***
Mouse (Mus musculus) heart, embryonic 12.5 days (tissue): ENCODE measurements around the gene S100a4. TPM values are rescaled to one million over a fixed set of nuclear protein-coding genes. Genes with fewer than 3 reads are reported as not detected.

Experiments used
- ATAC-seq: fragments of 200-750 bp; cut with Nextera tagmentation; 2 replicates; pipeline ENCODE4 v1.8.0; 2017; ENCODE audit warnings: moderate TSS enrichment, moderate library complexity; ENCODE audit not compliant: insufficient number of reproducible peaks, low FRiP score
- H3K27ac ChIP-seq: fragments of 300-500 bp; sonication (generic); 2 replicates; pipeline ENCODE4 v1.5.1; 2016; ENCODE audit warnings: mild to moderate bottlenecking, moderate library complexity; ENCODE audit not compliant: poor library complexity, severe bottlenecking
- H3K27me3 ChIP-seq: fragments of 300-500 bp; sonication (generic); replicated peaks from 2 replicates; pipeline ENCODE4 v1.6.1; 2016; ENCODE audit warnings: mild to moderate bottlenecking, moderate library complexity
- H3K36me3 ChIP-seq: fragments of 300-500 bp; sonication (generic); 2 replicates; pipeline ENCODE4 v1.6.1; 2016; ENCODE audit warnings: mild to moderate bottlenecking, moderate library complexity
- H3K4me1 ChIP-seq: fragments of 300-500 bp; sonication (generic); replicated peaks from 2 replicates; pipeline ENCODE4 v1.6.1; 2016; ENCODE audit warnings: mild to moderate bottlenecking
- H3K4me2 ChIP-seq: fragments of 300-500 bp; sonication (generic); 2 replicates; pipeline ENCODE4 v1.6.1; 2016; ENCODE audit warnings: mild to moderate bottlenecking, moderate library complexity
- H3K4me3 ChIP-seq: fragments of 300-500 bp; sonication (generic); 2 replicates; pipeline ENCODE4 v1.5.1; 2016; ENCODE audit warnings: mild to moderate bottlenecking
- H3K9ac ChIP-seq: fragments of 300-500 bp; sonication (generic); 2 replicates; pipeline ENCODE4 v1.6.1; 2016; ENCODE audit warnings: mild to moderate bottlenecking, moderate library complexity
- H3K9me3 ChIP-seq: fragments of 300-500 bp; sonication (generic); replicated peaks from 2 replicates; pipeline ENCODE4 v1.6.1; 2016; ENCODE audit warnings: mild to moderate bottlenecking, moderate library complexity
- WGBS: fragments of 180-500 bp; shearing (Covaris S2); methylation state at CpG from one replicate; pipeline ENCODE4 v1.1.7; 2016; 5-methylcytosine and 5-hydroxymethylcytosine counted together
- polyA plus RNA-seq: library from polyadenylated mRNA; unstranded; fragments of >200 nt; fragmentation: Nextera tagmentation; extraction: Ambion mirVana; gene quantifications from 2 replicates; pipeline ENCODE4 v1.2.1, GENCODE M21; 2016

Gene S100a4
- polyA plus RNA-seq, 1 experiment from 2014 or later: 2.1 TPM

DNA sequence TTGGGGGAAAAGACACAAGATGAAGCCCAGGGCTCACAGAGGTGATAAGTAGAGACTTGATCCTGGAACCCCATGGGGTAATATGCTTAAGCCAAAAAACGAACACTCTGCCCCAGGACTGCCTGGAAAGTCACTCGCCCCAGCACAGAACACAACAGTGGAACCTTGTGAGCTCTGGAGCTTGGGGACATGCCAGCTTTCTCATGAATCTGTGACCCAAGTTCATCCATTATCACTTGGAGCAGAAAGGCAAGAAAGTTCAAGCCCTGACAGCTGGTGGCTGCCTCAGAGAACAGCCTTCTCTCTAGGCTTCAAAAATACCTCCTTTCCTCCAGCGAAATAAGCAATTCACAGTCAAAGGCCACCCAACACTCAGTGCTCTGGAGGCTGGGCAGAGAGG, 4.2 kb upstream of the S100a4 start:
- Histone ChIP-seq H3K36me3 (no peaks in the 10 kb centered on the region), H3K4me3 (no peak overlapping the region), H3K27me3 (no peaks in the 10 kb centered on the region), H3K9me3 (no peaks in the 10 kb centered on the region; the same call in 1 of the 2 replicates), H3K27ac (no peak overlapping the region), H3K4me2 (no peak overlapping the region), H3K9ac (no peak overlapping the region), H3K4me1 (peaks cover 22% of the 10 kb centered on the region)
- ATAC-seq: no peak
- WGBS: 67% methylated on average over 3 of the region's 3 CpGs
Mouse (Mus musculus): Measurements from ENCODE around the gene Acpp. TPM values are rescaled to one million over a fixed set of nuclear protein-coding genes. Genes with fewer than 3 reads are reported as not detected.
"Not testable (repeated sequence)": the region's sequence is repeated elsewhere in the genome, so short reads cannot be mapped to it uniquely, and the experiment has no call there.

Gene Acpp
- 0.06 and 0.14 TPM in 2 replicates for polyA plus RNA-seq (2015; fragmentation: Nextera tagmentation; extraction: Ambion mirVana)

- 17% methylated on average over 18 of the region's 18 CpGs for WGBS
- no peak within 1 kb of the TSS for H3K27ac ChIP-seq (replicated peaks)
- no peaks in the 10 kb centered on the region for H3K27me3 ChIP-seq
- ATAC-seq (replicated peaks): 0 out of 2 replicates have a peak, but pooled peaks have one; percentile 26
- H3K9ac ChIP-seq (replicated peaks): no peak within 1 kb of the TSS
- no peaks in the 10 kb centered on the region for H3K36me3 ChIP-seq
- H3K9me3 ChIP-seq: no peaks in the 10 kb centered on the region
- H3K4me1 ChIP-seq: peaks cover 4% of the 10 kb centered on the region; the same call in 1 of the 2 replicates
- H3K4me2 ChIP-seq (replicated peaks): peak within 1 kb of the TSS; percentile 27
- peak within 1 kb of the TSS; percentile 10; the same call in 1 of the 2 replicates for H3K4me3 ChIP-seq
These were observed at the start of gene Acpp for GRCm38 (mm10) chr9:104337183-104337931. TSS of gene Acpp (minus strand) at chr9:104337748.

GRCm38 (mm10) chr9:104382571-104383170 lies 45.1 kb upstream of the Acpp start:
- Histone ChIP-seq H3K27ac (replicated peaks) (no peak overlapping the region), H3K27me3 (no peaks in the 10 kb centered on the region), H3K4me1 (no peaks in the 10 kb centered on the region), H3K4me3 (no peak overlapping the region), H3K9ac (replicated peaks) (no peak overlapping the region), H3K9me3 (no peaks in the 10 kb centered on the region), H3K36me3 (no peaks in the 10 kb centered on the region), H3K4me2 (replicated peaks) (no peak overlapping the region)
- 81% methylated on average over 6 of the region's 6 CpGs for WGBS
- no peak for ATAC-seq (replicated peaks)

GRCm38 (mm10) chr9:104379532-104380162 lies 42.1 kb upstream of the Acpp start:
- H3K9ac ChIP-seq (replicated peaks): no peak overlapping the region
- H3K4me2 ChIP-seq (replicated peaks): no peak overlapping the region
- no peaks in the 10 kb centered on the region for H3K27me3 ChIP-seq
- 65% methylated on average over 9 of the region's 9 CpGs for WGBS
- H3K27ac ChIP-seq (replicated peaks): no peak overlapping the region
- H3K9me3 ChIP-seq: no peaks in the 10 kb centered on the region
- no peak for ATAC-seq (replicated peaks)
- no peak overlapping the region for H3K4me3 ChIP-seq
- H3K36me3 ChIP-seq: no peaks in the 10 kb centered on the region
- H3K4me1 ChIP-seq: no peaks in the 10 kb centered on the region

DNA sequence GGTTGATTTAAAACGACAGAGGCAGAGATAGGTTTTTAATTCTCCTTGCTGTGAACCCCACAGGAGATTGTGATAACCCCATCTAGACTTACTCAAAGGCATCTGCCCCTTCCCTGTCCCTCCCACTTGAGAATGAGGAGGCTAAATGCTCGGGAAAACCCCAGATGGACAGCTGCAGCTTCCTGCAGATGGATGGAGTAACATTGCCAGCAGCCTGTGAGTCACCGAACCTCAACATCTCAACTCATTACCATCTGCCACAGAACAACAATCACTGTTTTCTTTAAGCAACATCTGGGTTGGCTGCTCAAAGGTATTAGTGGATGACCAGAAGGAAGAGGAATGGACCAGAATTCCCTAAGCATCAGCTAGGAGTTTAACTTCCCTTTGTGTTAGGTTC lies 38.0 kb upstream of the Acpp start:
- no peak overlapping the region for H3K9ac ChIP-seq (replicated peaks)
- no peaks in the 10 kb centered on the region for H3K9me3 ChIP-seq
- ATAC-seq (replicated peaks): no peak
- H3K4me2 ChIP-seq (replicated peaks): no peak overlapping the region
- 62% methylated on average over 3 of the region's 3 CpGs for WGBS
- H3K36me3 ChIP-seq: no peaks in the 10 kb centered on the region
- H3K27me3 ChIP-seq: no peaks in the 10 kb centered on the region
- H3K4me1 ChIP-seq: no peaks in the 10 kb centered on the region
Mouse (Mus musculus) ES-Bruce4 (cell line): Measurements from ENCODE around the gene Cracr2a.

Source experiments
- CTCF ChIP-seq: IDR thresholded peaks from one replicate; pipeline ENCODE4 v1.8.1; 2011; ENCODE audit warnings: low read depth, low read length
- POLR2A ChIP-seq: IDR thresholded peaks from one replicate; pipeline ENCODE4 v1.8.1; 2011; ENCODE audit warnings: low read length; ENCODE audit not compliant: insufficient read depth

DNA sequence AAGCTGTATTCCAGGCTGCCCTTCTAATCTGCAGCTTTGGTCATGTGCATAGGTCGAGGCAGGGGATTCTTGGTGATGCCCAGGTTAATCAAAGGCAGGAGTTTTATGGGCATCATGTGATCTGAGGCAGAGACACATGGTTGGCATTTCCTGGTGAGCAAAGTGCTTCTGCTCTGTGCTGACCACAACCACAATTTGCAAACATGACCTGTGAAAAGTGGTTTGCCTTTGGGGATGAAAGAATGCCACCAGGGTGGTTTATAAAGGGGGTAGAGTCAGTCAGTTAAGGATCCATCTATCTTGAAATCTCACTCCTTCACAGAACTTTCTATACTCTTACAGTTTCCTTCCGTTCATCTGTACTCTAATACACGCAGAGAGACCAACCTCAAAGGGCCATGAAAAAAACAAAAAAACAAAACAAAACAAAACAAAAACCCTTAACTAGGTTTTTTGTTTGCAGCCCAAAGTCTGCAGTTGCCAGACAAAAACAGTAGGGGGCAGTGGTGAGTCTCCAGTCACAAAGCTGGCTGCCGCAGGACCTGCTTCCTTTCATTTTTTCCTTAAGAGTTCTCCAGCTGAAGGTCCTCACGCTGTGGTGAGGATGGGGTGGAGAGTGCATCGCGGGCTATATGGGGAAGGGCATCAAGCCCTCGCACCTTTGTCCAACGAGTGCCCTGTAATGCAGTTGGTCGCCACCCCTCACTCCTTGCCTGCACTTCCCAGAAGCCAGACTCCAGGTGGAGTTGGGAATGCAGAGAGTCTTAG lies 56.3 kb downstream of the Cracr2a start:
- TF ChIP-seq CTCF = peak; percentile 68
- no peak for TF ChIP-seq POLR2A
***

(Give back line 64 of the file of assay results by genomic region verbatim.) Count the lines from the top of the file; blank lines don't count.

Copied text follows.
- TF ChIP-seq CTCF = peak; percentile 68